It is recorded that when Napoleon I. was in the Isle of Elba he drank this toast – “Better times to France.”
Better times to England,
Is every good man’s prayer,
And may she reign, without a stain,
As happy as she’s fair!
Long may she lay her mighty hand
On ocean’s mane of waves;
Long may they guard her royal realm –
The gallant rifle-braves.
Better times to England,
‘Mid war’s far-brought alarms;
Their shields are bright with heaven’s own light
Who bear a Briton’s arms;
They spangle the historic page
With deeds of bright renown;
Their brows with fadeless glory-wreaths
Posterity will crown.
Better times to >England!
The Oak will guard the Rose,
[For] Freedom’s nest and Beauty’s crest
In her embrace repose.
Her vernal vales and vocal woods
By freemen bold are trod,
Whose courage consecrates her shrines
To Liberty and God.
Better times to England!
Old Herodom sublime!
Her pulse doth leap to memories deep
That in her brave heart chime.
The sea hath cradled in its arms
The men who crown her name,
And on those creamy billow-steeds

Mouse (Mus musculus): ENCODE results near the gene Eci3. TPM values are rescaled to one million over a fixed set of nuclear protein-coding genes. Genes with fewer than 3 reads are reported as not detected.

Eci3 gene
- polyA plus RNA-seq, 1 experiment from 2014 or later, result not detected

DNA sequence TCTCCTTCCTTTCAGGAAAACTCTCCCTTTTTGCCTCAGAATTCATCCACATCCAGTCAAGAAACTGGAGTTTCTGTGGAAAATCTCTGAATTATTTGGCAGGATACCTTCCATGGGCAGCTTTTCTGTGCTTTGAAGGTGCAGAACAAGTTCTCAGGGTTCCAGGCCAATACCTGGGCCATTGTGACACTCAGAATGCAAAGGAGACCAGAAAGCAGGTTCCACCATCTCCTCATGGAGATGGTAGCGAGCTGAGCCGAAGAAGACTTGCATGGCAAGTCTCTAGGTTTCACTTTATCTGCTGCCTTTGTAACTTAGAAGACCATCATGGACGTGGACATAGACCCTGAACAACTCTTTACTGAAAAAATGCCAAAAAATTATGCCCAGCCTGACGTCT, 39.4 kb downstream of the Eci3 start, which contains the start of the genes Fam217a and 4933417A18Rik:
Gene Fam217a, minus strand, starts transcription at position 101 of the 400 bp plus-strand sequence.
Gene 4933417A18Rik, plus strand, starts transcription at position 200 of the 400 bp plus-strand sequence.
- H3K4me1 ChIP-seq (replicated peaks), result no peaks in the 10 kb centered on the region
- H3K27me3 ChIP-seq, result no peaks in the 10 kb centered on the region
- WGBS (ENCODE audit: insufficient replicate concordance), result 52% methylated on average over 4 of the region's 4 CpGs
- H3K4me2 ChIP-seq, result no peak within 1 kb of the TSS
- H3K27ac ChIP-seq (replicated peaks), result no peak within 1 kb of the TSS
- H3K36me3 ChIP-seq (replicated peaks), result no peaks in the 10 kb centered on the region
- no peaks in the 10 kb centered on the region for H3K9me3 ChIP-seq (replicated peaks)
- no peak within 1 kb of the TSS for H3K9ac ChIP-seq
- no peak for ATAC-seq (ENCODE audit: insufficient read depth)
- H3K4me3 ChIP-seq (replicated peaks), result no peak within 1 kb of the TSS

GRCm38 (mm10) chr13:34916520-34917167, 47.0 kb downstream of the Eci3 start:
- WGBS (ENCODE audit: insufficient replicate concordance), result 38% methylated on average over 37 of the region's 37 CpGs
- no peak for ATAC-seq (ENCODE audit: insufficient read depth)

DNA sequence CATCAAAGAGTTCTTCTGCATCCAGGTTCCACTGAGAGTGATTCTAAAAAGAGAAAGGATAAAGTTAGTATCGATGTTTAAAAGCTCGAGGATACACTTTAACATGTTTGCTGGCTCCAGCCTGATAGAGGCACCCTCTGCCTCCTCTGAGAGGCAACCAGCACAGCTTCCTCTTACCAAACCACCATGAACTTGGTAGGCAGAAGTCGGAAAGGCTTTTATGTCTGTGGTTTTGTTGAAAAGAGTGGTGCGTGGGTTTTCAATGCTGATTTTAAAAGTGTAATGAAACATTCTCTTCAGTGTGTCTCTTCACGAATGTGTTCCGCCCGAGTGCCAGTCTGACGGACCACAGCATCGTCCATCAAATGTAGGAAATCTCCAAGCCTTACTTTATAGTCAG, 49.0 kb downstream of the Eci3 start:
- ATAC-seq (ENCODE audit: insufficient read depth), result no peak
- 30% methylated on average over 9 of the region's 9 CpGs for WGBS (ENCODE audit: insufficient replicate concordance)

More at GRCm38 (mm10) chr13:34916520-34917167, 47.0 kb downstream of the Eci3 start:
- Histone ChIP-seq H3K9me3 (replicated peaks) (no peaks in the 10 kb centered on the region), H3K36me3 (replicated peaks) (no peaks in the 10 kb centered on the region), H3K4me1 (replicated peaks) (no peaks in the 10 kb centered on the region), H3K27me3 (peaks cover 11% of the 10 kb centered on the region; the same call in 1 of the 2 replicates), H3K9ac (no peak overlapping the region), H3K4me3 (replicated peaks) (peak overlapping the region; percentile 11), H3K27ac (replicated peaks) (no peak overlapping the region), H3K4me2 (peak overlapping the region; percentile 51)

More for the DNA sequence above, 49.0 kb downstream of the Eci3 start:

Our fathers rode to fame.
Better times to England!
She spurns ambition’s chart;
In freedom’s cause her banners blaze,
Her strength is in her heart.
But if her broadsides be invoked
The foe shall quail again;
She’ll kindle her heroic fire
And prove her sons are men.
Better times to England!
Whose sun shall ne’er grow dim,
This, be the toast all round the coast,
With cups filled to the brim.
Better times to England,
Be every good man’s prayer;
Long may she reign, without a stain,
As happy as she’s fair!

Title:Better Times to England

Author:Sheldon Chadwick

Publication:The Bolton Chronicle

Published in:Bolton

Date:March 29th 1862

Keywords:freedom, nationalism, war


This poem by Sheldon Chadwick celebrates the British military, especially its naval force, in heroic terms with particular reference to the ideals of ‘freedom’ and ‘liberty’. In keeping with Victorian military patriotism conspicuous masculinity is valorised; for example Britain will ‘prove her sons are men’, and there is an oblique reference to empire in the line ‘sun shall ne’er grow dim’, which paraphrases the saying that ‘the sun never sets on the British Empire’ (which was actually first coined in reference to the Spanish Empire in the seventeenth century). Published at a time of particular tension between the warring American sides and Britain, this poem possibly reflects a concern that the UK would be drawn into conflict with that country. Britain’s neutrality was dangerously unstable in the early years of the American Civil War and the Cotton Famine polarised opinion as to which side the population should sympathise with. – SR